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therapy approaches

ASD Workstation Colourful Semantics Activity – Free Download

The more verbal autistic children that I work with seem to develop independence and pride in their work when their school adopts a TEACCH / Workstation-type approach. However, many of the activities that are available to download of the internet aren’t, for want of a better word, very ‘language-y’. For an example, take a look at the wealth of ‘match the shape’ / ‘match the colour’ activities that are made by Twinkl.

In order to redress this a little, I have started to provide the children with my own workstation activities where I take the aspects of these activities that I like – the fact that they are self-contained, self-checking and fairly satisfying to complete, and added in a dash of language. Today it’s Colourful Semantics. Next I will make something that is designed to develop superordinate and sub-ordinate category knowledge.


Once again this activity requires you to own the Black Sheep Press Verbs Pack. This costs £15 plus VAT and it’s a must-buy for anyone working beyond the single word level with children.

The specific prompt pictures that I have selected are as follows:

Subject – Verb: man running, baby waving, girl crying
Subject – Verb – Object: boy throwing ball, boy cutting cake, girl eating banana, man reading newspaper, bear pushing pig, girl kicking balloon, man brushing dog
Subject – Verb – Location: man sitting on chair, girl sleeping on sofa, cat jumping over snowman, boy falling off chair, girl hiding behind tree, dog hiding under bed, cat standing on table.

As these pictures are copyright Black Sheep Press, I haven’t included these pictures in the download version – you will have to cut your own ones out and stick them in.

Individual pictures are provided of the subjects, verbs, objects and locations. Each page has a frame which the child can use to arrange the pictures, as well as the answer. In my version I have placed the frame behind a sheet of plastic, which has velcro spots for the elements of the predicate, as well as a flap to cover / reveal the answer. You will need to limit the number of pictures that you provide to the child so that the choice is not overwhelming.


You can download the activity here.

Developing language processing skills (3)

I’ve written already about the tasks that I use to develop semantic skills and phonological skills. In these pieces I’ve gone on at great length about how I don’t think there is such a thing for us to target as ‘auditory memory’ per se. This is because it is my view that ‘limited auditory memory’ is just another way of saying ‘impoverished semantic and phonological knowledge’. There is however one further skill that I do develop to support children’s language processing though, and that is visualisation.

Using visual imagery to anchor interpretation isn’t the be-all and end-all of verbal comprehension, but it is a good place to start. Higher-order abilities depend on it. By higher-order abilities, I mean the ability to struggle on, and to draw some kind of interpretation, where the context is only vaguely understood, where nouns and verbs are not familiar to the child, and where possible interpretations are forced into a duel, to be scrubbed and absorbed into the growing proposition. A proposition which needs to embody stability and fuzziness in equal measures, and which is somehow able to snap into a new shape upon the turn of a word or the flicker of a grin.

Back at the most basic level though, some of the children I work with have not learned the art of combining ideas that they hear together into a coherent whole. Descriptions and instructions just become a salad of ideas to them. Language goes ‘in one ear and out the other’. Working on visualisation teaches them to build their interpretations on something concrete, not on sand.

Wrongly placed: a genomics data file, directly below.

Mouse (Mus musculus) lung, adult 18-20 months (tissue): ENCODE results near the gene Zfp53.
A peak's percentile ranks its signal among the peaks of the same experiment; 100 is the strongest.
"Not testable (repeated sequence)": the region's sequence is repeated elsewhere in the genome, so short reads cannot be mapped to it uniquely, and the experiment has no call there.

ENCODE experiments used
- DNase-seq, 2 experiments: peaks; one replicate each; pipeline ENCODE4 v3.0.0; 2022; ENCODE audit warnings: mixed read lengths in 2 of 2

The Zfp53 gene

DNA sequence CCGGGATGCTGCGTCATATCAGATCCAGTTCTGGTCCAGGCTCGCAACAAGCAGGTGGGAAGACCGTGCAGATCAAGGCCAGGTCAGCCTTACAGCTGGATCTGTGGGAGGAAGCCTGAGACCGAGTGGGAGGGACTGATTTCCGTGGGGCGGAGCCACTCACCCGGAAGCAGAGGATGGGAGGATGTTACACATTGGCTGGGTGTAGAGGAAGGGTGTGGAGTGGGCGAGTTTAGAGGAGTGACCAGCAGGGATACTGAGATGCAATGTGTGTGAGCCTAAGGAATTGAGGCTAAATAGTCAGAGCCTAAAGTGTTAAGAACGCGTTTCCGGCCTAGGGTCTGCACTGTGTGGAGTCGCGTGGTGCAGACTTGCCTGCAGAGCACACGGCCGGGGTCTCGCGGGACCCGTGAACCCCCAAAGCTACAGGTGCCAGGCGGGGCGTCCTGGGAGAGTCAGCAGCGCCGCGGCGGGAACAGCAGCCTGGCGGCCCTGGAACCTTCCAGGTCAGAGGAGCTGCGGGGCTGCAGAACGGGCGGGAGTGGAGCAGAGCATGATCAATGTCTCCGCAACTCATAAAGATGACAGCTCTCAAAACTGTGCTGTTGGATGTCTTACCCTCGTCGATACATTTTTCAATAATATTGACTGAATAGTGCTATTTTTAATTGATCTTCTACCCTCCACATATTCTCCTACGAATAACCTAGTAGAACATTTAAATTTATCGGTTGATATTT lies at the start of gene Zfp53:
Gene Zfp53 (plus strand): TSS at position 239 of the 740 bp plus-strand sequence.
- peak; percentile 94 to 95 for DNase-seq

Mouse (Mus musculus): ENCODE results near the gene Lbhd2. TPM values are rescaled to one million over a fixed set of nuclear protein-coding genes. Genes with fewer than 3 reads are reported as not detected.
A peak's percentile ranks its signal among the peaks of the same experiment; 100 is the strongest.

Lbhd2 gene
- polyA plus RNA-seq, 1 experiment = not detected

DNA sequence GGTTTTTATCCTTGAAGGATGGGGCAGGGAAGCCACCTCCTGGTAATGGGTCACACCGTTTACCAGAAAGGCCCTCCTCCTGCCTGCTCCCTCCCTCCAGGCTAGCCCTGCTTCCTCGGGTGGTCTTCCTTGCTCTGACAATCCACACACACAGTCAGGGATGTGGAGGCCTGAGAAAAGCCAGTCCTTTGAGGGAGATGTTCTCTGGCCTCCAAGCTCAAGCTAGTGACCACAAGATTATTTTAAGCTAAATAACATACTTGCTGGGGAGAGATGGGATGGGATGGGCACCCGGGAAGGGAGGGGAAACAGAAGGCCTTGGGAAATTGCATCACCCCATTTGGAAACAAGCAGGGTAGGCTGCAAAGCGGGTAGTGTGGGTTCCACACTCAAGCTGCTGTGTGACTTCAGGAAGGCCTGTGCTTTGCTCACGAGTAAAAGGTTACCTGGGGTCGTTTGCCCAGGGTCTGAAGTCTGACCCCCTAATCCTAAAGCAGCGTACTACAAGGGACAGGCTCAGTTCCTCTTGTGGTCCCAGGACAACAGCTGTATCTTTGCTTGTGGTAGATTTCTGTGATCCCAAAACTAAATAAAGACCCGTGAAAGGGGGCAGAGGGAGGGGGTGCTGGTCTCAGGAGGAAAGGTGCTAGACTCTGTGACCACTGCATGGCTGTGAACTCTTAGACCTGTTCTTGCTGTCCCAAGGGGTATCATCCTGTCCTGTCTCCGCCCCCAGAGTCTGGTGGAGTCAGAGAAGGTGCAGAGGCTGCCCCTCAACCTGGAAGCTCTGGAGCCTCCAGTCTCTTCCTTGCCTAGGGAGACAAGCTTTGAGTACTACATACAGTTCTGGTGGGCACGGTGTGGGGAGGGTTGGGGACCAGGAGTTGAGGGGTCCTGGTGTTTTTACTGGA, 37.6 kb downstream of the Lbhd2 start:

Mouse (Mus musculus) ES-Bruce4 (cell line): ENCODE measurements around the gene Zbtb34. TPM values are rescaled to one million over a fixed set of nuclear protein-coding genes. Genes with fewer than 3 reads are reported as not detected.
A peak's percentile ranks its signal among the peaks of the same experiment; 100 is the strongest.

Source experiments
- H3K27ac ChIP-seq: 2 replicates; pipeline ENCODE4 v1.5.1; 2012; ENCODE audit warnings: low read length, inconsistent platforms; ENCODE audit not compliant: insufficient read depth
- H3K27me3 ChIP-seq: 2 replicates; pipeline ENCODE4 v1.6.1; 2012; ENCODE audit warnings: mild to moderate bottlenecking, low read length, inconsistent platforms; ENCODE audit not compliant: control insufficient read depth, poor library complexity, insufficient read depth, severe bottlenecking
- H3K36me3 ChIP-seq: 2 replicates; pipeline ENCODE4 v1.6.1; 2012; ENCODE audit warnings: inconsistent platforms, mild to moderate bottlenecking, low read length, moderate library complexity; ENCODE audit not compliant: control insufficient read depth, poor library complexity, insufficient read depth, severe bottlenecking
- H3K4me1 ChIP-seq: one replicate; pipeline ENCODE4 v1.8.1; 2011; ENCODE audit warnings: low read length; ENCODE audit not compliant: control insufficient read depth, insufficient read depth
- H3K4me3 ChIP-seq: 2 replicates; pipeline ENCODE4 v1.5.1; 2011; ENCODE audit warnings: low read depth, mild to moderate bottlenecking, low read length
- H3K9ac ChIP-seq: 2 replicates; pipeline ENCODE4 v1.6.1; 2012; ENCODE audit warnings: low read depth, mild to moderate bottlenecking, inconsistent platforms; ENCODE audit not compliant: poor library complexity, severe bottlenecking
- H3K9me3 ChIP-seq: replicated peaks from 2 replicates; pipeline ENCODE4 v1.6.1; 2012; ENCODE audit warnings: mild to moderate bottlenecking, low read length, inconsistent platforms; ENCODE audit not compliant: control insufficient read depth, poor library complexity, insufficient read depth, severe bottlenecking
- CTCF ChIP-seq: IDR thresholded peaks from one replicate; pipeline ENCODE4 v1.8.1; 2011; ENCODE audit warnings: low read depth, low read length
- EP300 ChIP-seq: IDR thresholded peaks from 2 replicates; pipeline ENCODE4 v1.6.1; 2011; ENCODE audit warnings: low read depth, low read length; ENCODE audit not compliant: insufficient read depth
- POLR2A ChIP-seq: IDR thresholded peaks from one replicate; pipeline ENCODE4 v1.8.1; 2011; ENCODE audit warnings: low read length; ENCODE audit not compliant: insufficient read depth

I use elements of a very clever programme called Visualizing and Verbalizing for this work.

The Visualizing and Verbalizing® (V/V®) program develops concept imagery—the ability to create an imagined or imaged gestalt from language—as a basis for comprehension and higher order thinking.

This material is difficult to come by in the UK, and postage is prohibitively expensive. I came across one of the ‘stories’ books in a clinic I used to work in, and loved it. I recently got to buy my own copy of Visualizing and Verbalizing Stories 2, for £15 plus £11 delivery from Abebooks. Compared with what’s available at the moment, that was a bit of a bargain. It’s worth keeping an eye open though.

The book has an impressive 108 stories which range from stories of 4 short sentences designed for preschool children, up to stories composed of three fairly long paragraphs designed for children in year 8. Each story is followed by five questions which probe the child’s ability to extract detail, to give the main idea, to infer, to draw conclusions and to make predictions. The stories are rich in colour and movement, and this, along with the gradual progression in complexity through the book, helps the child develop a strategy for listening that is as effective as it is simple. The scenarios all have very well thought through intentions, consequences, humour and feelings for the child to mull over, alongside the literal comprehension element.

I can’t recommend V/V enough. Hopefully the publishers won’t mind me including an example of a story from the lowest level of complexity to give you an idea of how the stories and questions work:

The little yellow fish swam slowly in the water. Then he darted into a small cave. A big red fish swam by the cave. Soon the little fish swam  out.

  1. What colour did you picture the big fish?
  2. Why do you think the little fish darted into the small cave?
  3. How do you thik the little fish felt when he saw the big fish?
  4. What might the little fish do if the big fish comes back? 
  5. What is the main idea of all these images?

Developing language processing skills (2)

neural-pathways-221719_960_720Last week I posted about developing processing skills when the focus is on enhancing the child’s semantic knowledge. This week I’ll look at the phonological side of the coin. There are certain things we know about word sorting / word learning / word finding which play into how we tend to go about boosting phonological form and metaphonological skills:

  • Words are ‘sorted’ in the brain by initial sound, giving us that tip-of-the-tongue feeling when we’re searching for a word. This means that we highlight initial sounds when we’re talking about words with learners, and we require them to do tasks such as ‘I spy’ and initial-sound odd-one-out.